What is glaze?The word itself is derived from the Old English word ‘glas' for glass; that's how one typically thinks of a ceramic glaze - a glassy coating on top of a ceramic body. Generally pure glass is clear and is made from one of the most abundant minerals found within the Earth's crust: silica. Colored glazes are made by many different methods and formulas, many of which involve mixing different metal compounds (metal oxides) with silica. These different compositions provide an essentially unlimited range of colors and textures such as matte, mottled, glossy, etc., once the tiles are fired.
Traditionally, it was relatively easy to determine whether or not a tile was glazed. One could simply turn the tile over or cut into the tile and see that the body was one color and the glaze layer was as distinct as icing on a cake. In some of the modern techniques, the line between the glaze and body has become more diffused.
What are some of the changes?Rather than depositing a glaze in the traditional sense where a clear or colored glassy material is applied to a ceramic tile body and fired; techniques such as double loading or double pressing can be used to achieve decorative characteristics. These techniques allow flexibility in color application and can result in a decorative layer which goes deeper into the body of the tile. This has enabled manufactures to emulate the look of natural stone and produce intricate designs while maintaining surface structure and texture.
Double loading is a method where the cavity of the die in a tile press is filled once with one composition and then followed by a second fill with a different powder composition. The tile is pressed and fired after the second fill. With this technique the decorative powder layer is typically thicker and carries the decorative properties deeper into the body of the tile. The result is that the tile carries the benefits of a through-body formulation because if the tile was to chip, the color and design below the surface are the same as that on top. This method also allows the tile to be polished because the design runs deep enough into the tile. This enables tiles of a particular design to be fabricated in polished and unpolished versions.
Double pressing is a method where the die cavity is filled with one formulation and pressed and then a second powder or even liquid is applied and the tile is pressed a second time to give texture. This technique also allows the color to be carried through the surface texture because the texture is pressed into the deposited colorants. Because a thinner layer of colorants is generally used in this technique the tiles are not intended to be polished. On the other hand, with this method, high resolution designs are possible because the colorant is being added to the smooth surface of a prepressed tile. During double loading, which has a thicker "colorant" layer, lower design resolution results because this second layer is deposited onto the loose powder of the base layer. Some of the traditional printing methods wouldn't work on tiles with high profiles or texture because the glaze couldn't be applied around corners or in the nooks and crannies of tile, depending on the method of application.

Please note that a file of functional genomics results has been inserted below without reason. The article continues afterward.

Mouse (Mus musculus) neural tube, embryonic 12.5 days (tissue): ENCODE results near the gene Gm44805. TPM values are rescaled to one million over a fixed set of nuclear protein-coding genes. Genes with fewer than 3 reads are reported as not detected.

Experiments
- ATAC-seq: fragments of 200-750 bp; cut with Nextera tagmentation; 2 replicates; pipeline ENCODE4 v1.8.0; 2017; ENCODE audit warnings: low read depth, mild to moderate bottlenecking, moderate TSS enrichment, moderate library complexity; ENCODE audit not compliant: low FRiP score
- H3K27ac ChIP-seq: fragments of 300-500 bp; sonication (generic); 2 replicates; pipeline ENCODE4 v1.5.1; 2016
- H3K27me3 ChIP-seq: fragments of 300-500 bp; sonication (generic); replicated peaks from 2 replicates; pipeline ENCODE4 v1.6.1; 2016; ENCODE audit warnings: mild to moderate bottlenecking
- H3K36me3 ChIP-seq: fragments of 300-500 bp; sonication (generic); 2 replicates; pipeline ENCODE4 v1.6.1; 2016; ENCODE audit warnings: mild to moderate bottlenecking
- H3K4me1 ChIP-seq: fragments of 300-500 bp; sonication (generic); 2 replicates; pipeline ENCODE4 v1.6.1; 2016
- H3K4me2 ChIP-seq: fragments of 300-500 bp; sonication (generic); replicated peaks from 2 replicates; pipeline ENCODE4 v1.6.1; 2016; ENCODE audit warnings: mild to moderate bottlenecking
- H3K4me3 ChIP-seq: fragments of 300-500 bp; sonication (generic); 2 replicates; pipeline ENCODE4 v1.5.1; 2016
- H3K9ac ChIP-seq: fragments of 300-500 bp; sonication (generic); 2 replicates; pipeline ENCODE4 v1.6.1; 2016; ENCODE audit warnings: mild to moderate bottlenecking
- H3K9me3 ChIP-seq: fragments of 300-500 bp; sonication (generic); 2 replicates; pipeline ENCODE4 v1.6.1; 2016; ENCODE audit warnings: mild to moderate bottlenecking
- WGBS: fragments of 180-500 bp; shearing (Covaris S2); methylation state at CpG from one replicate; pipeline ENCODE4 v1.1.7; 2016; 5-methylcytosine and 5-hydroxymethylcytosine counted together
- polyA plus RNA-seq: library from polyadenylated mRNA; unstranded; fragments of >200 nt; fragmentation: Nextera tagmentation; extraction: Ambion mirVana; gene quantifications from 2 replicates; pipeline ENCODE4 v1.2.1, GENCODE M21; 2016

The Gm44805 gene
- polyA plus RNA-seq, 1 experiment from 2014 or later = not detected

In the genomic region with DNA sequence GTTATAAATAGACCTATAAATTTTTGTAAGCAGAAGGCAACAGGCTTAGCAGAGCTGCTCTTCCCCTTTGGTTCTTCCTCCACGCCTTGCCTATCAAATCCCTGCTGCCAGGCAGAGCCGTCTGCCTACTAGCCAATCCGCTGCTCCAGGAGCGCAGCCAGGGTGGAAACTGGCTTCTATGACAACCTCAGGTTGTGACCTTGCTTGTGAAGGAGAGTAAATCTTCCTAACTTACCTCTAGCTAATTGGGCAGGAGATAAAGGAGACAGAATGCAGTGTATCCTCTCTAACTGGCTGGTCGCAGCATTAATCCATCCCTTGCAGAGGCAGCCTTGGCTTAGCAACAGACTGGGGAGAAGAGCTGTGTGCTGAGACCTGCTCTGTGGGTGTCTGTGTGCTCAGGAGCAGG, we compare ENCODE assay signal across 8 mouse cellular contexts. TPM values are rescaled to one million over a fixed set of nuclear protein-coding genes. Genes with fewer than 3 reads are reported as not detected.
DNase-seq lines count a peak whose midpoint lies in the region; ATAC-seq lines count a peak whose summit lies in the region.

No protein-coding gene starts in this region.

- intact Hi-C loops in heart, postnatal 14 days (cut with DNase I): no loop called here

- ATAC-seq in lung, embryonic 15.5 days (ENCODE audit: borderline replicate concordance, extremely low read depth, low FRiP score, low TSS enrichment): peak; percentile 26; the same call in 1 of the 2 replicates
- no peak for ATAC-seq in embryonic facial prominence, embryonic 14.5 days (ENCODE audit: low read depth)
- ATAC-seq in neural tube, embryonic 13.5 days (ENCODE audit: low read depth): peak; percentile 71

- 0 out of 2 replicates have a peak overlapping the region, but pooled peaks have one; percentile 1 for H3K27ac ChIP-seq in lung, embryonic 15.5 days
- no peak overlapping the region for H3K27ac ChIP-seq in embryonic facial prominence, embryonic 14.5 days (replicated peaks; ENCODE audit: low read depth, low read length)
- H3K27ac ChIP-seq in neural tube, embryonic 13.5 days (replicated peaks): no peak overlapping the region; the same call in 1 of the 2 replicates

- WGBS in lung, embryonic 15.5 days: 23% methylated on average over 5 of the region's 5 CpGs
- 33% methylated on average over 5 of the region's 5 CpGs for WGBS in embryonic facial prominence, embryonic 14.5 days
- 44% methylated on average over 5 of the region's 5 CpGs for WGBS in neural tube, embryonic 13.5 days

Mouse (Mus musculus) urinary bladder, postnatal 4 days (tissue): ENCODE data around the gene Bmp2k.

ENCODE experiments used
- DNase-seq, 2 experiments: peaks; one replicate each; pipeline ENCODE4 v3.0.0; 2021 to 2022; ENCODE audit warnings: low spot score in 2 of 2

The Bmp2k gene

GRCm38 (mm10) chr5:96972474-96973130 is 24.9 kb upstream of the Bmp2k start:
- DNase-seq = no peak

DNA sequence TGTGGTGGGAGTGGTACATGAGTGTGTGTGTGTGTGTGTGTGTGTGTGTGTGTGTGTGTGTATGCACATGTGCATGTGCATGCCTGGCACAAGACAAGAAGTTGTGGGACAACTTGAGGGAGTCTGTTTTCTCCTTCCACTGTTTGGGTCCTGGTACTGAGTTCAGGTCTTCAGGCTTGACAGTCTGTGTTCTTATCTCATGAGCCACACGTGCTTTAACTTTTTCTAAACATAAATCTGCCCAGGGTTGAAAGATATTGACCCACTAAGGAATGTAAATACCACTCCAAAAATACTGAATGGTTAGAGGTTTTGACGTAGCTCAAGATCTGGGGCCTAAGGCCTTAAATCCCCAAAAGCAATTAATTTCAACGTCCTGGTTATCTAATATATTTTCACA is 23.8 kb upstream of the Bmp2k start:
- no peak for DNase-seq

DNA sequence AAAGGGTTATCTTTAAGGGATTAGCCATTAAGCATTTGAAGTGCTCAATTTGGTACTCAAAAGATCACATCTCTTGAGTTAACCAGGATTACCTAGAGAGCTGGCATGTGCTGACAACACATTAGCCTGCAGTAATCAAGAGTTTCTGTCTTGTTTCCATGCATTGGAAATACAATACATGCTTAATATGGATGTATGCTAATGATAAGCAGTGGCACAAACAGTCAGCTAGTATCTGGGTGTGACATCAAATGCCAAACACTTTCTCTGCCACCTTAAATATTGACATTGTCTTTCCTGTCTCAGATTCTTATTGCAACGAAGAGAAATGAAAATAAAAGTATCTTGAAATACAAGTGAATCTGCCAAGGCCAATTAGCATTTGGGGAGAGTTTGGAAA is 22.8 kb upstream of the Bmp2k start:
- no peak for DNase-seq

Wet glazing - dry glazingWet or dry refers to the glaze itself and is just what it states, the glaze is either applied as a dry powder or wet as a slurry or paste. Dry glazes and dry technology evolved based on the need over the past several years to try and match real-stone effects. This wasn't as easily achieved using traditional glazing methods. Rollers and screens were sometimes limited when glaze needed to be applied to tiles with deep surface features. There would be gaps in the glazing and this limited the allowable texture depth to 0.5 mm or so. At first the solution was that the profiles were sometimes smoothed to try and accommodate this limitation. By spreading out the hills and valleys, for example, glaze rollers could still go down into the profile features. Double loading and double pressing are some of the methods that addressed these limitations.
What's true through and through?When it comes to the finished product it's sometimes difficult to define glazed and unglazed. Oftentimes a tile which is unglazed is referred to as a through-body. Simply stated, a through-body has the same characteristics throughout the entire thickness of the body. Whether the characteristics being discussed are color, density, etc., depends on the situation. It may be difficult to state unequivocally whether an unglazed tile, porcelain or not, is a through-body unless more is known about the manufacturing. Sometimes double-loaded or double-pressed tiles are referred to as through-body tiles because the decorative layer runs deeper into the tile.
The implication that these tiles are completely homogeneous through the full thickness isn't implicit whether a tile is processed by either of these methods. Although the decorative layer may be thicker, there's still the bottom layer formulation and then the second layer formulation which, literally speaking, implies that it's not a through-body. For all intents and purposes whether a tile is homogenous from the surface all the way through the thickness to the bottom doesn't matter to the end user if their primary concern is that the tile doesn't show a different color if it gets chipped on top. This can also be achieved if a traditional glaze is similar in color to the tile body.
In the end, it may turn out to be a matter of semantics; is a tile a through-body if the glaze is essentially the same color as the body, if the decorative layer is diffused and permeates deep beneath the top surface, etc.? On this matter there are a wide range of opinions.
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